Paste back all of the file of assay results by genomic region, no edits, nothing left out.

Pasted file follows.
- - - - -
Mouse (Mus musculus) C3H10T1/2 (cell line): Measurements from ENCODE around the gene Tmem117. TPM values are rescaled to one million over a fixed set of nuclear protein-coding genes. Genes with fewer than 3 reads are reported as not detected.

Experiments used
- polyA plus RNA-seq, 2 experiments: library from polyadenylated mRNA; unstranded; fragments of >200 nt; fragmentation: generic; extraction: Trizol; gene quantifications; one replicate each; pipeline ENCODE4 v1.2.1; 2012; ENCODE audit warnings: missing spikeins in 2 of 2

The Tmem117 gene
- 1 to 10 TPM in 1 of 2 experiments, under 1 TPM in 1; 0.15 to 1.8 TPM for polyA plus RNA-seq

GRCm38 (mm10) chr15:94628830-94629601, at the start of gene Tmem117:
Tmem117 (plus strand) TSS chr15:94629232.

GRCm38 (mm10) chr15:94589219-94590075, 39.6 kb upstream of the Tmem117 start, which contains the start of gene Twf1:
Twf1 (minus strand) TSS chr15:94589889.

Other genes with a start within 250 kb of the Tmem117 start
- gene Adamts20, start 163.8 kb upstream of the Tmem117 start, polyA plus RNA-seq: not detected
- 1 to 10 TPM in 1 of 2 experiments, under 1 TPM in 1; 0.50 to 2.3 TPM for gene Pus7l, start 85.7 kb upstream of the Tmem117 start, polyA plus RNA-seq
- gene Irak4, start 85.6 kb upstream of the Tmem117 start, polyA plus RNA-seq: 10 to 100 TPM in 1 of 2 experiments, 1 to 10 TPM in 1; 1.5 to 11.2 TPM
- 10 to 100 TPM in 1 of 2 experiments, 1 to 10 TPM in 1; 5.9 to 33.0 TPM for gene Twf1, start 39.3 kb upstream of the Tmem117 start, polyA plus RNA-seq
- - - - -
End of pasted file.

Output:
Mouse (Mus musculus) C3H10T1/2 (cell line): Measurements from ENCODE around the gene Tmem117. TPM values are rescaled to one million over a fixed set of nuclear protein-coding genes. Genes with fewer than 3 reads are reported as not detected.

Experiments used
- polyA plus RNA-seq, 2 experiments: library from polyadenylated mRNA; unstranded; fragments of >200 nt; fragmentation: generic; extraction: Trizol; gene quantifications; one replicate each; pipeline ENCODE4 v1.2.1; 2012; ENCODE audit warnings: missing spikeins in 2 of 2

The Tmem117 gene
- 1 to 10 TPM in 1 of 2 experiments, under 1 TPM in 1; 0.15 to 1.8 TPM for polyA plus RNA-seq

GRCm38 (mm10) chr15:94628830-94629601, at the start of gene Tmem117:
Tmem117 (plus strand) TSS chr15:94629232.

GRCm38 (mm10) chr15:94589219-94590075, 39.6 kb upstream of the Tmem117 start, which contains the start of gene Twf1:
Twf1 (minus strand) TSS chr15:94589889.

Other genes with a start within 250 kb of the Tmem117 start
- gene Adamts20, start 163.8 kb upstream of the Tmem117 start, polyA plus RNA-seq: not detected
- 1 to 10 TPM in 1 of 2 experiments, under 1 TPM in 1; 0.50 to 2.3 TPM for gene Pus7l, start 85.7 kb upstream of the Tmem117 start, polyA plus RNA-seq
- gene Irak4, start 85.6 kb upstream of the Tmem117 start, polyA plus RNA-seq: 10 to 100 TPM in 1 of 2 experiments, 1 to 10 TPM in 1; 1.5 to 11.2 TPM
- 10 to 100 TPM in 1 of 2 experiments, 1 to 10 TPM in 1; 5.9 to 33.0 TPM for gene Twf1, start 39.3 kb upstream of the Tmem117 start, polyA plus RNA-seq